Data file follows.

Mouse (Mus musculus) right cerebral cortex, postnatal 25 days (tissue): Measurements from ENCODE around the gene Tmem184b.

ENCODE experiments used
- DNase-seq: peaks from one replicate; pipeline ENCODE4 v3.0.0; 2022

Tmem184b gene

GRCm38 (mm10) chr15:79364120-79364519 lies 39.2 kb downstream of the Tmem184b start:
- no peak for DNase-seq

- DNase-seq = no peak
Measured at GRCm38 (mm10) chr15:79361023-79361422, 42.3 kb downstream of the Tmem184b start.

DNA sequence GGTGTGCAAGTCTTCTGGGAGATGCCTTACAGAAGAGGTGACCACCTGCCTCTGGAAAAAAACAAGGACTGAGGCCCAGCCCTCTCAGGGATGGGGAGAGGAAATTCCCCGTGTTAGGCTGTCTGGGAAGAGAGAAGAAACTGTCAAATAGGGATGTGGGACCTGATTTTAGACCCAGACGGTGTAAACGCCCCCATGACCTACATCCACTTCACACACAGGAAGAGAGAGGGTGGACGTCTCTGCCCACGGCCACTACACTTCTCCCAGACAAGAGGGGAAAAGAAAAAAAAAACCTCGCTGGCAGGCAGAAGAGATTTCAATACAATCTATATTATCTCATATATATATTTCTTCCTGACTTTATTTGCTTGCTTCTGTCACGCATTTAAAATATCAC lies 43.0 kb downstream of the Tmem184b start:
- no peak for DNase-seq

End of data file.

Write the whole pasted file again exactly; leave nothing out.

Mouse (Mus musculus) right cerebral cortex, postnatal 25 days (tissue): Measurements from ENCODE around the gene Tmem184b.

ENCODE experiments used
- DNase-seq: peaks from one replicate; pipeline ENCODE4 v3.0.0; 2022

Tmem184b gene

GRCm38 (mm10) chr15:79364120-79364519 lies 39.2 kb downstream of the Tmem184b start:
- no peak for DNase-seq

- DNase-seq = no peak
Measured at GRCm38 (mm10) chr15:79361023-79361422, 42.3 kb downstream of the Tmem184b start.

DNA sequence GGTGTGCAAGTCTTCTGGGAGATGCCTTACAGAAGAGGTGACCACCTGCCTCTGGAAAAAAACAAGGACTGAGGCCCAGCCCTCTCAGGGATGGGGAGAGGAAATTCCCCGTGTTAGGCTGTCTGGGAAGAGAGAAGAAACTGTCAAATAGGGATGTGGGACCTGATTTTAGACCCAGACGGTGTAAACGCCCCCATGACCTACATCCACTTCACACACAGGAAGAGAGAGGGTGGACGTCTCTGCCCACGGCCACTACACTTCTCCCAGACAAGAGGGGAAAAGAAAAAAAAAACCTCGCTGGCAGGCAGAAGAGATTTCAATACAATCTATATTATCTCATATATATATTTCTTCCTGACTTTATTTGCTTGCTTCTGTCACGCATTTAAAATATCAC lies 43.0 kb downstream of the Tmem184b start:
- no peak for DNase-seq